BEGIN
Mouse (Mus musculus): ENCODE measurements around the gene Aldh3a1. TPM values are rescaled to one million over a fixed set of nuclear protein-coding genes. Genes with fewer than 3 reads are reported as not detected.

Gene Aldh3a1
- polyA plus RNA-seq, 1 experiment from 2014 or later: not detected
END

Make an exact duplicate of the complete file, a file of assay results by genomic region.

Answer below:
Mouse (Mus musculus): ENCODE measurements around the gene Aldh3a1. TPM values are rescaled to one million over a fixed set of nuclear protein-coding genes. Genes with fewer than 3 reads are reported as not detected.

Gene Aldh3a1
- polyA plus RNA-seq, 1 experiment from 2014 or later: not detected